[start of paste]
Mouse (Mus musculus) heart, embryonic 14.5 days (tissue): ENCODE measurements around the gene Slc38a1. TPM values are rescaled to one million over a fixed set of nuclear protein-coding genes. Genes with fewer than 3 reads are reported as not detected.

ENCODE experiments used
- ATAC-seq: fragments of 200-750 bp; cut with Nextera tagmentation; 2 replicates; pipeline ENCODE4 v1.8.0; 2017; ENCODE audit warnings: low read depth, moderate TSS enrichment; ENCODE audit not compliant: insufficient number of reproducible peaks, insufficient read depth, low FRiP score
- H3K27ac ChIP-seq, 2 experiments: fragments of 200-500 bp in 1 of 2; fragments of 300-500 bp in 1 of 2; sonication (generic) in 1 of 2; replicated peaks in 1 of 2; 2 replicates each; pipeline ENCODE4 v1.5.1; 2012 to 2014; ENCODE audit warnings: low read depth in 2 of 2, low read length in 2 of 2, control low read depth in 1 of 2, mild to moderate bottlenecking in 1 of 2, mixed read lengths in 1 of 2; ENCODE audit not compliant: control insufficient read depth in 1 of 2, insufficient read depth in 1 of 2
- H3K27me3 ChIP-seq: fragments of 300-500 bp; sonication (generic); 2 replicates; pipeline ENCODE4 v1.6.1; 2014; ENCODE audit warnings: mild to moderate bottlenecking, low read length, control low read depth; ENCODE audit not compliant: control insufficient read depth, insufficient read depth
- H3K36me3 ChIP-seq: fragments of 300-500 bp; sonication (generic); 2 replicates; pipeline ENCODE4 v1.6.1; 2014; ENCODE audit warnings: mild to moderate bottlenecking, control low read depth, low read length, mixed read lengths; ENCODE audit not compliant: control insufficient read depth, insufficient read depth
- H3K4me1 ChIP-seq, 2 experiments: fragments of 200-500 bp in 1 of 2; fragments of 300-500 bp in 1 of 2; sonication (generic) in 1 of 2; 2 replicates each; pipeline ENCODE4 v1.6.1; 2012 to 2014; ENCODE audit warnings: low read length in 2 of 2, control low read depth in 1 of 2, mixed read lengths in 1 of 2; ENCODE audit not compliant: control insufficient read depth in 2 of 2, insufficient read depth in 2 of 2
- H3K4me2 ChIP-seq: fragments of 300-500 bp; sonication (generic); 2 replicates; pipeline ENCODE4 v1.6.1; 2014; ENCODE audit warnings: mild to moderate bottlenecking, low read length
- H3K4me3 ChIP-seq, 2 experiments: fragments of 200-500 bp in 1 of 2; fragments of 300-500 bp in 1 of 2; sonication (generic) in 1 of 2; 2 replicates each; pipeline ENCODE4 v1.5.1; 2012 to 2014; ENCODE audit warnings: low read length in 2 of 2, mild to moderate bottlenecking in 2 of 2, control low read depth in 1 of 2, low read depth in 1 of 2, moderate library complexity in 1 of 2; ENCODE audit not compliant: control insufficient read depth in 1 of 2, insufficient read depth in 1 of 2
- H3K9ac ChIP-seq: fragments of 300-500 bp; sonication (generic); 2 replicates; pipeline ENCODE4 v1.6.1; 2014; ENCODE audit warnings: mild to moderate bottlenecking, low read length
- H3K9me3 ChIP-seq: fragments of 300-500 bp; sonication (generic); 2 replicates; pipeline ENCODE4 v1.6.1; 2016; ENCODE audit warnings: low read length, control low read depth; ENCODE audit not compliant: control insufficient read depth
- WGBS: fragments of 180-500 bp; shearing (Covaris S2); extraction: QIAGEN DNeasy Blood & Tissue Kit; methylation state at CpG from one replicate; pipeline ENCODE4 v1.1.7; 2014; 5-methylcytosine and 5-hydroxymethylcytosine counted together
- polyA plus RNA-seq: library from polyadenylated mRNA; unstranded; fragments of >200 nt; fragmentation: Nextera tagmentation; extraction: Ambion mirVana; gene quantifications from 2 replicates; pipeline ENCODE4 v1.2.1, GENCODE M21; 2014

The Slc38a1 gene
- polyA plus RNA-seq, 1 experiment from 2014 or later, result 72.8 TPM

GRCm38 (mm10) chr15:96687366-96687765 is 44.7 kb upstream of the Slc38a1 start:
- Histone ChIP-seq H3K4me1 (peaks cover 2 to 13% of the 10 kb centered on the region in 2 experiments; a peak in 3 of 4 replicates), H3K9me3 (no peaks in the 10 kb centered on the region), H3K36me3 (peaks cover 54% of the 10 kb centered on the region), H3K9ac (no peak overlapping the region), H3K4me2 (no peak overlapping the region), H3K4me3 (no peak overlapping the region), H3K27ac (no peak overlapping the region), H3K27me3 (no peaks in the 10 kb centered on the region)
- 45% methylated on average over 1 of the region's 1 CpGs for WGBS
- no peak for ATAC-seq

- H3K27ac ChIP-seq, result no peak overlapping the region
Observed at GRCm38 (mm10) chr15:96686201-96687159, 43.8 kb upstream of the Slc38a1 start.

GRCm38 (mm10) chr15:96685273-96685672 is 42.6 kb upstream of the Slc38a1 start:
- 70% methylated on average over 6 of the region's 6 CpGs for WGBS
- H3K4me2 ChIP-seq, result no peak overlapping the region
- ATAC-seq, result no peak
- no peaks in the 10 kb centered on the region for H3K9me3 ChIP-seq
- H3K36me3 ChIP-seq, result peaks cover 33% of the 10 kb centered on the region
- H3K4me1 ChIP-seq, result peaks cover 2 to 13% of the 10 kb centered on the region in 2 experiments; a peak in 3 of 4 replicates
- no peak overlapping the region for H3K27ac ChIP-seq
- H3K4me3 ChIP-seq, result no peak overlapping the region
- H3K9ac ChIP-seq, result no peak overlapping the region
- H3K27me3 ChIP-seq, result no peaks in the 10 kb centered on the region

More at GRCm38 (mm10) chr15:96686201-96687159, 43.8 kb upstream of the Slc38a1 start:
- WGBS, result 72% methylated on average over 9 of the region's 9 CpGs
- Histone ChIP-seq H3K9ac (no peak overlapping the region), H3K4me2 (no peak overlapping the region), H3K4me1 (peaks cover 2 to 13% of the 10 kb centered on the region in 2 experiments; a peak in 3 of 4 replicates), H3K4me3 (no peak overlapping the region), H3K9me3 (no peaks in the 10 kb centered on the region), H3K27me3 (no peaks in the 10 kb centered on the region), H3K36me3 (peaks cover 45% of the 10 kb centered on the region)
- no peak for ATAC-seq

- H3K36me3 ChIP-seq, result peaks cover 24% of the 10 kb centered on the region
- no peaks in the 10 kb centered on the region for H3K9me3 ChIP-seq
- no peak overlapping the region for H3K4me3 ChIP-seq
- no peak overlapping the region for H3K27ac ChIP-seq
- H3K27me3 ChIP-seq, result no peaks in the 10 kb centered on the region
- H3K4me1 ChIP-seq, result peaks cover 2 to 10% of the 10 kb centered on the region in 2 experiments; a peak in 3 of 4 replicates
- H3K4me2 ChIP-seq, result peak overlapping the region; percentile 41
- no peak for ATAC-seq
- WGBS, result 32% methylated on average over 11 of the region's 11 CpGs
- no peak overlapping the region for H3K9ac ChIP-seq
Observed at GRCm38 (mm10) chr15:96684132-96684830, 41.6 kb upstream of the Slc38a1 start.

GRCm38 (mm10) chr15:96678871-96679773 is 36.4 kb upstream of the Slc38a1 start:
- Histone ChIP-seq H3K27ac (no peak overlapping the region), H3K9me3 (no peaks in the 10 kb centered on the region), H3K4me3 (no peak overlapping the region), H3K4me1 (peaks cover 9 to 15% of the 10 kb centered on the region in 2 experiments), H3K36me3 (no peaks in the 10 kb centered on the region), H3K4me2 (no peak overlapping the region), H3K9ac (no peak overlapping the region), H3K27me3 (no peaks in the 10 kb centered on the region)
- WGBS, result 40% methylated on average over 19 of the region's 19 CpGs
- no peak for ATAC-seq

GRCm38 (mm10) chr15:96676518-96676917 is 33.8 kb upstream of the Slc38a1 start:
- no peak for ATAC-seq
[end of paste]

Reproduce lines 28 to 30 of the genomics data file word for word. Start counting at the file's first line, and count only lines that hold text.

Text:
- H3K4me1 ChIP-seq, result peaks cover 2 to 13% of the 10 kb centered on the region in 2 experiments; a peak in 3 of 4 replicates
- no peak overlapping the region for H3K27ac ChIP-seq
- H3K4me3 ChIP-seq, result no peak overlapping the region